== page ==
Dogs and Allergies: Am I Allergic to Dogs?
Dogs are fantastic, and they make amazing pets.
However, you can be allergic to your dog. Some allergies are manageable, and you can have your furry friend around you. An allergy is your immune system’s reaction to something that isn’t actually dangerous.
Allergies are quite common. People are allergic to various things like dog hairs, saliva, dirt, pollen, etc.
15 to 20% people are allergic to their own pets. This doesn’t necessarily mean that you have to give your pet away for finding him a new home. You can adopt several lifestyle changes that’ll help you out as well.
In this blog post, I will share everything that you need to know about dogs and allergies so that you are fully informed.
So, let’s begin, shall we?
Here we go.
If you have a dog allergy, the symptoms may range from mild to severe. In some cases, the symptoms may not even appear for several days after exposure. This occurs in people with low sensitivity.
Following are some symptoms of allergic to dogs:
- Swelling or itching in the nose membranes or around your eyes
- Redness of the skin that’s been licked by the dog
- Coughing, wheezing or shortness of breath within 15 to 30 minutes of exposure to the dog
- Rash on the face, chest or neck
- Severe asthma attack for someone who has asthma
Children that are allergic to dogs can even develop eczema in addition to the symptoms mentioned above. Eczema is the painful inflammation of the skin.
Earlier people used to believe that exposing a newborn to the family dog could cause the child to develop a pet allergy.
However, for dog owners the opposite appears is usually true.
Several studies including one published in the Journal of the British Society for Allergy and Clinical Immunology have found that exposing a baby to a pet doesn’t at all increase the risk of him developing allergies or asthma.
In fact, it may actually protect your child from developing them in the future.
Have you heard of hypoallergenic breeds?
Some dog breeds trigger the symptoms of allergy while others don’t. Usually, short-haired dogs are a safer option as they’re not too prone to shedding while the long-haired dogs that shed a lot aren’t a safe option.
But, experts say that isn't usually the case.
In fact, two dogs of the same breed---even from the same litter can give off very different levels of allergen!
It’s not actually the fur that people are allergic to. Instead, it is the dander -- flakes of dead skin -- as well as the urine and saliva which is the real culprit here. So, even if you have a short-haired dog, the chances are that you’ll get an allergic reaction.
But, why dog dander have such an effect on people?
People that have allergies have an oversensitive immune system. So, their bodies react to harmless substances, such as dog dander and attack it as they would attack viruses and bacteria.
The watery eyes and sneezing are just some side effects of your body's attempt to flush out or destroy the allergens.
When people say that they have skin allergies to dogs, they mean that they have allergic to contact dermatitis.
So, what is allergic contact dermatitis?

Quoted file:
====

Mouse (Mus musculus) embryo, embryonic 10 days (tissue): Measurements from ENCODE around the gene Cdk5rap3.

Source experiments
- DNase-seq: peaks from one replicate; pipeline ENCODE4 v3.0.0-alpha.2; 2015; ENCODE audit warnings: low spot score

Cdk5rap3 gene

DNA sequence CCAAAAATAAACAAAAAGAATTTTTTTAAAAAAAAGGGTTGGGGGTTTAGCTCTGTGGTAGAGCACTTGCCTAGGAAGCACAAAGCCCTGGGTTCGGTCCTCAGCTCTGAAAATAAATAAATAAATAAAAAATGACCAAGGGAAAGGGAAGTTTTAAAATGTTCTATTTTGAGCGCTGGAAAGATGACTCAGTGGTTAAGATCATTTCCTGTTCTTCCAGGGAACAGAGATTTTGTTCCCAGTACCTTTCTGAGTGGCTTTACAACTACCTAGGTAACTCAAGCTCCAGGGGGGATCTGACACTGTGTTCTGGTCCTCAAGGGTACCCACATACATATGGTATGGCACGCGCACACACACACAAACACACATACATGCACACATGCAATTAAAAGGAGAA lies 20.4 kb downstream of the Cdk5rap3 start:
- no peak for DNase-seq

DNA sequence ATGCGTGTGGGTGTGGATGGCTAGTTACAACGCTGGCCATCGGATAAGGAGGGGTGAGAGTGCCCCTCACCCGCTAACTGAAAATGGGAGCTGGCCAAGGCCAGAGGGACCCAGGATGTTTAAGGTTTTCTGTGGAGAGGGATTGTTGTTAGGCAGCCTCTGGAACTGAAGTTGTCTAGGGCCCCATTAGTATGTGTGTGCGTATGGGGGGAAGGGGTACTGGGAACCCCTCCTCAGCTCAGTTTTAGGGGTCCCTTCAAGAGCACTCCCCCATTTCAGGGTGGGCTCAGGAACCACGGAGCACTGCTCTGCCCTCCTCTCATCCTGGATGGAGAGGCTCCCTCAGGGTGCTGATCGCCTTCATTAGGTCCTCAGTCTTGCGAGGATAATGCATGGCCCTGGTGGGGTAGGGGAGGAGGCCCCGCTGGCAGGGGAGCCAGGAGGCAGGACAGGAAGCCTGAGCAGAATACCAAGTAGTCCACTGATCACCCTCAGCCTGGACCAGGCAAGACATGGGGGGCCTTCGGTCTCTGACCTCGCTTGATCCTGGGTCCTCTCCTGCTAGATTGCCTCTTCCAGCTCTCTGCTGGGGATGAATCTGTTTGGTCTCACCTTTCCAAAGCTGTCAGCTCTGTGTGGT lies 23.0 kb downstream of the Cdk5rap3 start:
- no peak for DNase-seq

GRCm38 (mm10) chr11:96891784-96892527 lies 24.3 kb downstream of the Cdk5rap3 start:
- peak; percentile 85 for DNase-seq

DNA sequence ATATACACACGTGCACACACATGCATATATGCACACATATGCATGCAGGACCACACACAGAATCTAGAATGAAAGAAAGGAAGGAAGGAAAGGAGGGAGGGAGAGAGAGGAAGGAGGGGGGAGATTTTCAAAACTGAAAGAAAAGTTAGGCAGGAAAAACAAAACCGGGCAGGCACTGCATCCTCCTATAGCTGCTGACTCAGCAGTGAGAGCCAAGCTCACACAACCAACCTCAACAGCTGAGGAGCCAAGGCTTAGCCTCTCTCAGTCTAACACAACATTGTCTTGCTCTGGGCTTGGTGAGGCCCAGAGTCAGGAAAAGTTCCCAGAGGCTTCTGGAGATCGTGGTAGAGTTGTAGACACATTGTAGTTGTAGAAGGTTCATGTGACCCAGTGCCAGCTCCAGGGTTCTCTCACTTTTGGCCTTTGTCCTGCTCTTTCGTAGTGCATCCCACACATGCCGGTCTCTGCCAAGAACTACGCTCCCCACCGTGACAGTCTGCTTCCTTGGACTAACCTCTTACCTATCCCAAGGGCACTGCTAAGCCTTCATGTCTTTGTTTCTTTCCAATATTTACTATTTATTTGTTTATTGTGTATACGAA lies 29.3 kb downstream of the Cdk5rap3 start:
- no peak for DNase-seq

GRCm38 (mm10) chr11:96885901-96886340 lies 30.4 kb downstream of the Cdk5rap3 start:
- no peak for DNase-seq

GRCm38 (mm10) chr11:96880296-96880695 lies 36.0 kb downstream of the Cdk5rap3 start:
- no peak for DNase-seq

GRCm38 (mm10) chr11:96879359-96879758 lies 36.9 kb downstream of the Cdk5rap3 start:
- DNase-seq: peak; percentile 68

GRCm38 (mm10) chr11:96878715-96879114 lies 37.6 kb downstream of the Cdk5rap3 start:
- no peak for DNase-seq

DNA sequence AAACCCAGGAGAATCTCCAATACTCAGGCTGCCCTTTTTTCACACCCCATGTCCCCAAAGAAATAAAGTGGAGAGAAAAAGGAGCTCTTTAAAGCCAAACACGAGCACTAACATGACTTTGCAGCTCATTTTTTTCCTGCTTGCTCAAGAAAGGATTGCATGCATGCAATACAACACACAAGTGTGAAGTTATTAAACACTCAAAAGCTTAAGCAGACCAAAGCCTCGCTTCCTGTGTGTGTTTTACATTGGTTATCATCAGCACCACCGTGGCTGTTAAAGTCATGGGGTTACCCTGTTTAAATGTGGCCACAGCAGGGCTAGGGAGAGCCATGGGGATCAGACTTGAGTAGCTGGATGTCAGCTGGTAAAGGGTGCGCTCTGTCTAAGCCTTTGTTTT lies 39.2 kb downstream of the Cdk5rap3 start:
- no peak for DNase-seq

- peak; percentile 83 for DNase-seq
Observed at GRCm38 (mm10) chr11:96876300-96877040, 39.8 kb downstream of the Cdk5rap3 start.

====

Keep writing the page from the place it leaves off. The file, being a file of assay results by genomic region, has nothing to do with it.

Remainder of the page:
This happens when you touch something that your body thinks is dangerous, even if it actually is harmless. You may have symptoms such as rashes, redness, pain, swelling, and blisters.
The most common types of allergic contact dermatitis include allergies to nickel, poison ivy, or latex. For those who have pet allergies, they are usually allergic to dander and tiny bits of protein they inhale from the dog’s saliva.
Your body develops cold-like symptoms as a reaction to this. These include sneezing, runny nose, coughing, itchy eyes, congestion, etc.
Some people are highly sensitive and react to dog allergens by having breakouts, rashes on the upper chest, face, and neck. If these people are scratched, licked or bitten by dogs, the area affected becomes red.
If the allergen comes in contact with the person’s nose or eye membrane, the affected area can swell up and itch.
These reactions look like skin allergies.
Having allergies doesn’t necessarily mean that you’ll have to ship your dog off elsewhere.
In this section of the blog post, I will share some lifestyle changes you can make to keep your pet.
Take a look.
- Create an allergen-free room: The most practical choice for this is the bedroom. You should prevent your pet from entering this room so that you get at least eight hours of freedom from allergies. Use hypoallergenic bedding and pillowcases for best results
- Limit fabrics: Most allergens are collected in the upholstery, rugs, and drapes. So, you need to make sure to eliminate them from your home. Steam-clean the fabrics on a regular basis, cover the furniture with cotton covers, buy washable blinds, and cover your furniture with sheets or blankets which you can remove and wash regularly
- Vacuum frequently: Use a vacuum with a HEPA (high-efficiency particulate arresting) filter or a disposable electrostatic bag that won’t permit the allergens to blow back out
- Install an air purifier: It should ideally be fitted with a HEPA filter. Modern home lock the air that is loaded with allergens in so let in some fresh air daily
- Use anti-allergen room sprays: These sprays work by deactivating the allergens which renders them harmless
- Dust regularly: You should wipe down the walls as well as your furniture to cut down on allergens
- Invest in washable pet bedding which can be cleaned easily
Dog allergies are quite common and natural.
Your immune system goes into overdrive simply because it considers something harmless, such as your dog’s hair or saliva, extremely dangerous. So, your body fights the foreign substance in order to protect itself.
Having an allergy doesn’t mean that you have to say goodbye to your furry friend.
This simply means that you have to be more cautious to keep yourself and your body safe and healthy
Have questions? Leave them in the comments